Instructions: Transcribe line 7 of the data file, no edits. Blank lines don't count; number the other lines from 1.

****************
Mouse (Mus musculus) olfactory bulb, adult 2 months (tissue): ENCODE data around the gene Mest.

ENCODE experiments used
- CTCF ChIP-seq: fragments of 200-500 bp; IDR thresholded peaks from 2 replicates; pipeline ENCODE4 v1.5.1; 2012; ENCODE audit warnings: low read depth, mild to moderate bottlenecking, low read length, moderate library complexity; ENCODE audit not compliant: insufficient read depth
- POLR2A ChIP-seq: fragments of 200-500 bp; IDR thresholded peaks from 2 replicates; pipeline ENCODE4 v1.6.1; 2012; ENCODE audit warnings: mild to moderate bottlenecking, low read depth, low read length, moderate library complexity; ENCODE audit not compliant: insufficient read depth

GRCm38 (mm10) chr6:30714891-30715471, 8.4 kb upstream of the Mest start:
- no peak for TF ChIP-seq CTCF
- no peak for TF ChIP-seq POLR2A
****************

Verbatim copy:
- no peak for TF ChIP-seq POLR2A